The Semantic Web plays an important role in service-centric software systems. In "SESA: Emerging Technology for Service-Centric Environments," Tomas Vitvar, Michal Zaremba, Matthew Moran, Maciej Zaremba, and Dieter Fensel describe an architecture to support service integration and interoperation on the basis of semantic languages and service models. The article also surveys Semantic Web technology for Web services.
In "Decomposing Composition: Service-Oriented Software Engineers," M. Brian Blake proposes an incremental development approach that integrates software engineers with subject matter experts as a first step toward development environments for service-centric software systems. Different stakeholders must have different roles in the development process, and Blake identifies two in his article: service-oriented software engineer and service-oriented software integration engineer. The first role is concerned with defining business processes that are then realized by a service composition; the second, with defining service-level agreements and runtime compositions based on these SLAs.
In the Point-Counterpoint discussion, Donald Ferguson and Richard Veryard debate the roles of tools versus standardized architectures and design guidelines to support the industrial transition from traditional to service-centric software systems.
We hope you find the ideas and experiences described in this issue helpful in developing service-centric software systems. To learn more, consider participating in various groups listed in the " Service-Centric Software Systems Groups" sidebar. We also hope this special issue will stimulate further technology development and transfer in the service-centric software system community.
Service-centric software systems build on the SOA paradigm, which proposes to decouple service consumption from service implementation in terms of platform, location, availability, and versions. SOA concentrates on the specification and realization of services as entities. Currently, SOA services are mainly Web services, given their mature level of interoperability.
Systems composed of services represent a major shift from standard software components. Services can support the development of rapid, low-cost composition of distributed applications for use in an open way.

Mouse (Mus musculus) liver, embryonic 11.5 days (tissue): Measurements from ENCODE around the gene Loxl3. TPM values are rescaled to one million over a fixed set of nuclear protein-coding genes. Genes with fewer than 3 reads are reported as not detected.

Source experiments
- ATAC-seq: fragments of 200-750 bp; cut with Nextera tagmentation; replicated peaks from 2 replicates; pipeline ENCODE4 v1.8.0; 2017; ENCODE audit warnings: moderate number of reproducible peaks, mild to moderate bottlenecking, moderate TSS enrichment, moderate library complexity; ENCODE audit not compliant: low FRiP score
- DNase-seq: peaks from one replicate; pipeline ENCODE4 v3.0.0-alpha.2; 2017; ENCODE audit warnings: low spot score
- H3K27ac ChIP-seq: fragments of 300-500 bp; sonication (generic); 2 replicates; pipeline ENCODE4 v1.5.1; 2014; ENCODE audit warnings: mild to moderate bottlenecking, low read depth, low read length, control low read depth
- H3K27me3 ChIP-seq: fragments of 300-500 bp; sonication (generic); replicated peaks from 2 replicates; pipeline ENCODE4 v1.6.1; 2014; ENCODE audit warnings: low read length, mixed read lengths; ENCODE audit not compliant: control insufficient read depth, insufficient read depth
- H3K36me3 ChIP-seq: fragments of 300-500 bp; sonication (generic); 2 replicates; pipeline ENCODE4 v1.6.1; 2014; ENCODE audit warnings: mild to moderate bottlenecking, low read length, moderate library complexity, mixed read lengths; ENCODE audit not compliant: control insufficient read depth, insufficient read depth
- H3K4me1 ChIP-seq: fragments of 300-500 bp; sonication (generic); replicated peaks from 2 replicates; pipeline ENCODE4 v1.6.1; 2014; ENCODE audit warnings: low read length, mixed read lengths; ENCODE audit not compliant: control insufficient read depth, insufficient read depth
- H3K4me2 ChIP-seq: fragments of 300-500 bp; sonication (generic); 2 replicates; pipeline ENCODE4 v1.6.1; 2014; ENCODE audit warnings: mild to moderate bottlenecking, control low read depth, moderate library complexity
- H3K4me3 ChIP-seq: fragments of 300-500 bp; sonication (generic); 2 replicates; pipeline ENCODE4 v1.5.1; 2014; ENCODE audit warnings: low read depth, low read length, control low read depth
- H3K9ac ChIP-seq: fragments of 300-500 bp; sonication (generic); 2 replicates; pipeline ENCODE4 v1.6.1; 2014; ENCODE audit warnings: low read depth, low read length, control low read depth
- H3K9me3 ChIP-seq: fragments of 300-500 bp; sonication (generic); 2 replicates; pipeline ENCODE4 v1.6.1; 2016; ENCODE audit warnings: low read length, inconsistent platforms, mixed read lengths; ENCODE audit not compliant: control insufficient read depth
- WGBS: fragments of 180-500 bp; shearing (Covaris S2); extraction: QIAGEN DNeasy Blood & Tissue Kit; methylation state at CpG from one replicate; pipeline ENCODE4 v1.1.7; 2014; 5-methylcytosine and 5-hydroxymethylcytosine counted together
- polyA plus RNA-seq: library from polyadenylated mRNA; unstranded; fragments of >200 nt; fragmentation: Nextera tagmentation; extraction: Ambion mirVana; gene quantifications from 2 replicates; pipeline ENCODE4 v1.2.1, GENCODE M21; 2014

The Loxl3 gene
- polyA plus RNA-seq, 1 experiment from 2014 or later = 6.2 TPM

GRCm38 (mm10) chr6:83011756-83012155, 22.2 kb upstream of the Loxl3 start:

According to WinterGreen Research ( http://wintergreenresearch.com), the SOA market will grow from $450 million in 2005 to reach $18.4 billion by 2012. The service-centric software systems paradigm will benefit both service engineers in this growing market as well as business end users. Service engineers need a unified way for developing and managing systems as well as proven tools to support their work. Business end users need more flexible, adaptable, interoperable, and manageable systems to reduce IT costs.
Various groups are developing solutions in service-centric software systems and Web services.
In Europe, the Networked European Software and Services Initiative ( www.nessi-europe.com/Nessi/Home/tabid/36/Default.aspx) is aiming to provide a unified view of changes in the IT services marketplace for European research. The Sixth Framework Programme has also funded several Networks of Excellence in this area:
In addition, several integrated projects have been created in the past few years:
In North America, Hewlett-Packard, IBM, Microsoft, and the Information Technology Association of America have also established similar projects.
Several international conferences address related topics:
And finally, various international workshops focus on aspects of service-centric software systems:
We thank the reviewers for devoting their time and expertise to help us review all the submissions and select the articles in this issue.